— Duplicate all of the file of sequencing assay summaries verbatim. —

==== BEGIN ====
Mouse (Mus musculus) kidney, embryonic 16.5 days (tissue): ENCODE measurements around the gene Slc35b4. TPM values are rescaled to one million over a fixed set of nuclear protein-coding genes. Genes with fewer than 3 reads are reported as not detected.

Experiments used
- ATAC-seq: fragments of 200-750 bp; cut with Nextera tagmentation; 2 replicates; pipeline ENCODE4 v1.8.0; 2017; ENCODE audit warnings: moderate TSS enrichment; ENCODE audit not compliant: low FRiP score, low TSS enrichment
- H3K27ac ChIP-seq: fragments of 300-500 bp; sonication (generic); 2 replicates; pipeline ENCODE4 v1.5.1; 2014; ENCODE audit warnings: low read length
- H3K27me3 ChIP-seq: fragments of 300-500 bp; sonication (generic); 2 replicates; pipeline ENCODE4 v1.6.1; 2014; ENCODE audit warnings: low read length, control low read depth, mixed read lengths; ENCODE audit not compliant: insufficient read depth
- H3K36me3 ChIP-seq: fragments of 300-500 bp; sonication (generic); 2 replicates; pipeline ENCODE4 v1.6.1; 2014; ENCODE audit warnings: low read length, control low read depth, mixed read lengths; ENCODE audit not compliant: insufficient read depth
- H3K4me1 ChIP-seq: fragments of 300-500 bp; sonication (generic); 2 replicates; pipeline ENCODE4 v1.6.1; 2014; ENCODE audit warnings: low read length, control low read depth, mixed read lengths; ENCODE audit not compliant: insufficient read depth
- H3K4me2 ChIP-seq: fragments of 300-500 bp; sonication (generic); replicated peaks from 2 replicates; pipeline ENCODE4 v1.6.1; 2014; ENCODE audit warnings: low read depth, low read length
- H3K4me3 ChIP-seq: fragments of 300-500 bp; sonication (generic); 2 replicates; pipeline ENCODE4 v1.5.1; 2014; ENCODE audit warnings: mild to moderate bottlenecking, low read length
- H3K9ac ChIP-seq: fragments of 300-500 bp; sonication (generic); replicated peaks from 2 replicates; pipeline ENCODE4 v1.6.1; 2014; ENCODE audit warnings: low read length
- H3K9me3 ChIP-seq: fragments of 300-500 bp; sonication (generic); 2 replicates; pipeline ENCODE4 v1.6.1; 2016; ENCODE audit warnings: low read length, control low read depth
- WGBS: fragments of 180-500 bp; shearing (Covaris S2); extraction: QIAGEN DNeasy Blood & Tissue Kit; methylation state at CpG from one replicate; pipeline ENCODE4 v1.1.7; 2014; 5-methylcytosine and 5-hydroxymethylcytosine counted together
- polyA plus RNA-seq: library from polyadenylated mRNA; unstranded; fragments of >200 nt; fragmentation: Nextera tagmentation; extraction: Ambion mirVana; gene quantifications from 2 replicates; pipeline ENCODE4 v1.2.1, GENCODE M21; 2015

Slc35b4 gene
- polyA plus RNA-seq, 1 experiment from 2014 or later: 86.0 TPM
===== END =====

Mouse (Mus musculus) kidney, embryonic 16.5 days (tissue): ENCODE measurements around the gene Slc35b4. TPM values are rescaled to one million over a fixed set of nuclear protein-coding genes. Genes with fewer than 3 reads are reported as not detected.

Experiments used
- ATAC-seq: fragments of 200-750 bp; cut with Nextera tagmentation; 2 replicates; pipeline ENCODE4 v1.8.0; 2017; ENCODE audit warnings: moderate TSS enrichment; ENCODE audit not compliant: low FRiP score, low TSS enrichment
- H3K27ac ChIP-seq: fragments of 300-500 bp; sonication (generic); 2 replicates; pipeline ENCODE4 v1.5.1; 2014; ENCODE audit warnings: low read length
- H3K27me3 ChIP-seq: fragments of 300-500 bp; sonication (generic); 2 replicates; pipeline ENCODE4 v1.6.1; 2014; ENCODE audit warnings: low read length, control low read depth, mixed read lengths; ENCODE audit not compliant: insufficient read depth
- H3K36me3 ChIP-seq: fragments of 300-500 bp; sonication (generic); 2 replicates; pipeline ENCODE4 v1.6.1; 2014; ENCODE audit warnings: low read length, control low read depth, mixed read lengths; ENCODE audit not compliant: insufficient read depth
- H3K4me1 ChIP-seq: fragments of 300-500 bp; sonication (generic); 2 replicates; pipeline ENCODE4 v1.6.1; 2014; ENCODE audit warnings: low read length, control low read depth, mixed read lengths; ENCODE audit not compliant: insufficient read depth
- H3K4me2 ChIP-seq: fragments of 300-500 bp; sonication (generic); replicated peaks from 2 replicates; pipeline ENCODE4 v1.6.1; 2014; ENCODE audit warnings: low read depth, low read length
- H3K4me3 ChIP-seq: fragments of 300-500 bp; sonication (generic); 2 replicates; pipeline ENCODE4 v1.5.1; 2014; ENCODE audit warnings: mild to moderate bottlenecking, low read length
- H3K9ac ChIP-seq: fragments of 300-500 bp; sonication (generic); replicated peaks from 2 replicates; pipeline ENCODE4 v1.6.1; 2014; ENCODE audit warnings: low read length
- H3K9me3 ChIP-seq: fragments of 300-500 bp; sonication (generic); 2 replicates; pipeline ENCODE4 v1.6.1; 2016; ENCODE audit warnings: low read length, control low read depth
- WGBS: fragments of 180-500 bp; shearing (Covaris S2); extraction: QIAGEN DNeasy Blood & Tissue Kit; methylation state at CpG from one replicate; pipeline ENCODE4 v1.1.7; 2014; 5-methylcytosine and 5-hydroxymethylcytosine counted together
- polyA plus RNA-seq: library from polyadenylated mRNA; unstranded; fragments of >200 nt; fragmentation: Nextera tagmentation; extraction: Ambion mirVana; gene quantifications from 2 replicates; pipeline ENCODE4 v1.2.1, GENCODE M21; 2015

Slc35b4 gene
- polyA plus RNA-seq, 1 experiment from 2014 or later: 86.0 TPM